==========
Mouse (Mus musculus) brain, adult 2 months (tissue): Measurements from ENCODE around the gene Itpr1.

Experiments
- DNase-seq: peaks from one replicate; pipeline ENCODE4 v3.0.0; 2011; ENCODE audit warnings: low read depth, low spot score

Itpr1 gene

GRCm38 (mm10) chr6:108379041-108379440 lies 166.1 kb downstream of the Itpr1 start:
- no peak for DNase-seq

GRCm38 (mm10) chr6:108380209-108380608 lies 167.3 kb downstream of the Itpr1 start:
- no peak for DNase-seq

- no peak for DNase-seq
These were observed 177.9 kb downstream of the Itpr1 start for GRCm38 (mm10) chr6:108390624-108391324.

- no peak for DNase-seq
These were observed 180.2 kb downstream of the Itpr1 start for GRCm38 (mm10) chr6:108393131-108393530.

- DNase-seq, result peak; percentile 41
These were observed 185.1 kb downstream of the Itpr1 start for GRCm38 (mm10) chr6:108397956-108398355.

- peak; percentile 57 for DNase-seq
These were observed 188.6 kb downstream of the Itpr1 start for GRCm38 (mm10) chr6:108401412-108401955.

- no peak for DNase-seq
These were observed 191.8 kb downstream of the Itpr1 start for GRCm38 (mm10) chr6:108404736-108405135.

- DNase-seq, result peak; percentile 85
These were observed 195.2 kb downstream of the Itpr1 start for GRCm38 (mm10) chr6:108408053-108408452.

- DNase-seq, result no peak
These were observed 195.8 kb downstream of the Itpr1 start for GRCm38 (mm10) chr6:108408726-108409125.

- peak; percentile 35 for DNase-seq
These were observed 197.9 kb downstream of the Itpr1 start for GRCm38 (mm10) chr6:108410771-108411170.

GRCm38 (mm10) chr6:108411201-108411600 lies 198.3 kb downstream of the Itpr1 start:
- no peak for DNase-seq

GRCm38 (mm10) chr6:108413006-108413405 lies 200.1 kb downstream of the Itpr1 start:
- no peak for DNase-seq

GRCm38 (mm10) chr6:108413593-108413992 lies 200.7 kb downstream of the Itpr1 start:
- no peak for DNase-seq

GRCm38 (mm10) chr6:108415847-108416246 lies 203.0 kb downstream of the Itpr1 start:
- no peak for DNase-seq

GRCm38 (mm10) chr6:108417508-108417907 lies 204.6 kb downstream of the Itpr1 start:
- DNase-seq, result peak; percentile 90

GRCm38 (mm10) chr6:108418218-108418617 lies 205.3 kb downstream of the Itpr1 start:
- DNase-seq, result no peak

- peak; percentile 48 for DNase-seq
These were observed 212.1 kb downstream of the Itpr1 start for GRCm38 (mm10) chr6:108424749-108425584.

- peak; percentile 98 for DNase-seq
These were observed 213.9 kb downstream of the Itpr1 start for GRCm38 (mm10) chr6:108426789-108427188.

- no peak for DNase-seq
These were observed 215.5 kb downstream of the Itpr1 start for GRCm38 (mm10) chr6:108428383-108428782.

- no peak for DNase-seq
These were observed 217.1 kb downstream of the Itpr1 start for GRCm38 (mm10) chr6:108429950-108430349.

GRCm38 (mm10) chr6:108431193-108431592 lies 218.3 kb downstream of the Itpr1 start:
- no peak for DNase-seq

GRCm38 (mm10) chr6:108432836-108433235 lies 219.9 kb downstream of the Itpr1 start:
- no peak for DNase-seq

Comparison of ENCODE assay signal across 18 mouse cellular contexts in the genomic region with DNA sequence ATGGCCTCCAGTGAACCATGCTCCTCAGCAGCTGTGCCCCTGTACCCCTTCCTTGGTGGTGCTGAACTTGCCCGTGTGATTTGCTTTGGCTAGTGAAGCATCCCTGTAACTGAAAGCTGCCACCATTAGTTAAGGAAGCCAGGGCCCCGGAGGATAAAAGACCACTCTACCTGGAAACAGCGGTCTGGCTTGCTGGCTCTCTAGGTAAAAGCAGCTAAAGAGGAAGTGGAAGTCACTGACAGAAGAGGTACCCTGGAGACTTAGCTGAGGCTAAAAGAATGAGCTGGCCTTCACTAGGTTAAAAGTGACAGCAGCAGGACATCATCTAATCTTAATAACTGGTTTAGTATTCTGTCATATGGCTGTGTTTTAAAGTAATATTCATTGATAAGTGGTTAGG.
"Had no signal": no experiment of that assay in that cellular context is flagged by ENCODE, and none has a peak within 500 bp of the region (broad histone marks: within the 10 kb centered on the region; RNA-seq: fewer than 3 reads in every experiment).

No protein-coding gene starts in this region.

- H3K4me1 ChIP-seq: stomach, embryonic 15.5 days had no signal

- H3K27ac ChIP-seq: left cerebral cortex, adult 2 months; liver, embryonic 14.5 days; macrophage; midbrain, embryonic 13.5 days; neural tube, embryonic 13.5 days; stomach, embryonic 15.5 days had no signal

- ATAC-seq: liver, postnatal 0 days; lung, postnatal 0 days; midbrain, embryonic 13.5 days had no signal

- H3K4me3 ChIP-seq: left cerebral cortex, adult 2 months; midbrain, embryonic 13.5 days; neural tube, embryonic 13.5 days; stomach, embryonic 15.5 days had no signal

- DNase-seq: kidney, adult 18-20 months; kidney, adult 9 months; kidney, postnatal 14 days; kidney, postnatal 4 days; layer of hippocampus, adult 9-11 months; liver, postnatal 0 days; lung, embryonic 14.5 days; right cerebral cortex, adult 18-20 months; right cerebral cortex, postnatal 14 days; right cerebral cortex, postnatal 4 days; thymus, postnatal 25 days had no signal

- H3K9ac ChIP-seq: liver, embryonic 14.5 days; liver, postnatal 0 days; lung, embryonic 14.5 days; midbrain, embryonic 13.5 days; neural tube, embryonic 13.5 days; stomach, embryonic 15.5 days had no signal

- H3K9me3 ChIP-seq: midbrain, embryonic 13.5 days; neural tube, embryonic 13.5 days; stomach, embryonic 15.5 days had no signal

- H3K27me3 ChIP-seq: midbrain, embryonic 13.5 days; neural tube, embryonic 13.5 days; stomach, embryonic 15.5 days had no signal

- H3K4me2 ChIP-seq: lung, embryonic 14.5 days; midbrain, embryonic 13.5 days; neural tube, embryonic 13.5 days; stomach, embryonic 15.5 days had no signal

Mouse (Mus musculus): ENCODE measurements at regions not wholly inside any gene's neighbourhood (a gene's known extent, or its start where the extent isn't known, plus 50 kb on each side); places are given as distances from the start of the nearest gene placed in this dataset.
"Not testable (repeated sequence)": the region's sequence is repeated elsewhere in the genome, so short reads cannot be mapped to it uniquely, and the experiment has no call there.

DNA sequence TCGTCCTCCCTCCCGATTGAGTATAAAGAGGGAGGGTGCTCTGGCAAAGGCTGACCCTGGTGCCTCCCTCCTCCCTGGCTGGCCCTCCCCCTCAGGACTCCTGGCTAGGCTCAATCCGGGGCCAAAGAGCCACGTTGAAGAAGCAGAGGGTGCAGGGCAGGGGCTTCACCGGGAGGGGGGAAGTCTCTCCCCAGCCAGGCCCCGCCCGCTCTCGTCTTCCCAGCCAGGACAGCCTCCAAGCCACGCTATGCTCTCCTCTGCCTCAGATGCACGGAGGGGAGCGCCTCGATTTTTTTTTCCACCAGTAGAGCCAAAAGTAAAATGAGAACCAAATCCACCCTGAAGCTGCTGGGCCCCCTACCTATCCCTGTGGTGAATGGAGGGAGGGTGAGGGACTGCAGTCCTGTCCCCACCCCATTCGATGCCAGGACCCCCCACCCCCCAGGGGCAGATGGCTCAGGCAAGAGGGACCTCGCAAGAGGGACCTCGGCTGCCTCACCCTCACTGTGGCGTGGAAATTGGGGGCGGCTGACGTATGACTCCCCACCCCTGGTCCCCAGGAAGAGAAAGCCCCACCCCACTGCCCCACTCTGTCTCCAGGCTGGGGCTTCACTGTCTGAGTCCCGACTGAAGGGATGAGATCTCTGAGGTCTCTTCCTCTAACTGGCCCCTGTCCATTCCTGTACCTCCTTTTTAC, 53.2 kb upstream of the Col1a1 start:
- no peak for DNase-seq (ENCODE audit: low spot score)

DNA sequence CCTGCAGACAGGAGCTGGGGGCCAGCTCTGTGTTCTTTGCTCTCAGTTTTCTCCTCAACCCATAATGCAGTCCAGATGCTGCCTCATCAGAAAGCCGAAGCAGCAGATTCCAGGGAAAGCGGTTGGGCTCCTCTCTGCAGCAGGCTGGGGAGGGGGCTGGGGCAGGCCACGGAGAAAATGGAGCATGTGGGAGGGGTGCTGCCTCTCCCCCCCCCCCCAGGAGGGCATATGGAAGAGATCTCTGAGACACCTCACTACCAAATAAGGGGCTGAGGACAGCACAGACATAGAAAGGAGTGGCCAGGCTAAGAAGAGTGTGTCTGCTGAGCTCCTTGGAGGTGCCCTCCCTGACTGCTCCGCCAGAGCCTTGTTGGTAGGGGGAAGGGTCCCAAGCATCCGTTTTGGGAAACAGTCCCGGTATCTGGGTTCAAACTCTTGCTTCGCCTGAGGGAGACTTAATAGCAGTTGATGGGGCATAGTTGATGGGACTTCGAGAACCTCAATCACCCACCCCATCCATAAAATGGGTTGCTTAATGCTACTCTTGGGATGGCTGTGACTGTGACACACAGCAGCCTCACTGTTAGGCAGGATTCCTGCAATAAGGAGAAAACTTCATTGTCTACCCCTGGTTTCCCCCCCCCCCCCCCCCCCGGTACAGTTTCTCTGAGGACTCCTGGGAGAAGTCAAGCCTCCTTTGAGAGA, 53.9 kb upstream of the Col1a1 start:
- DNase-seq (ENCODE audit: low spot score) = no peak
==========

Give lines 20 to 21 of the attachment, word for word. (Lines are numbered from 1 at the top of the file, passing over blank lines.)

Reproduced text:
These were observed 195.2 kb downstream of the Itpr1 start for GRCm38 (mm10) chr6:108408053-108408452.

- DNase-seq, result no peak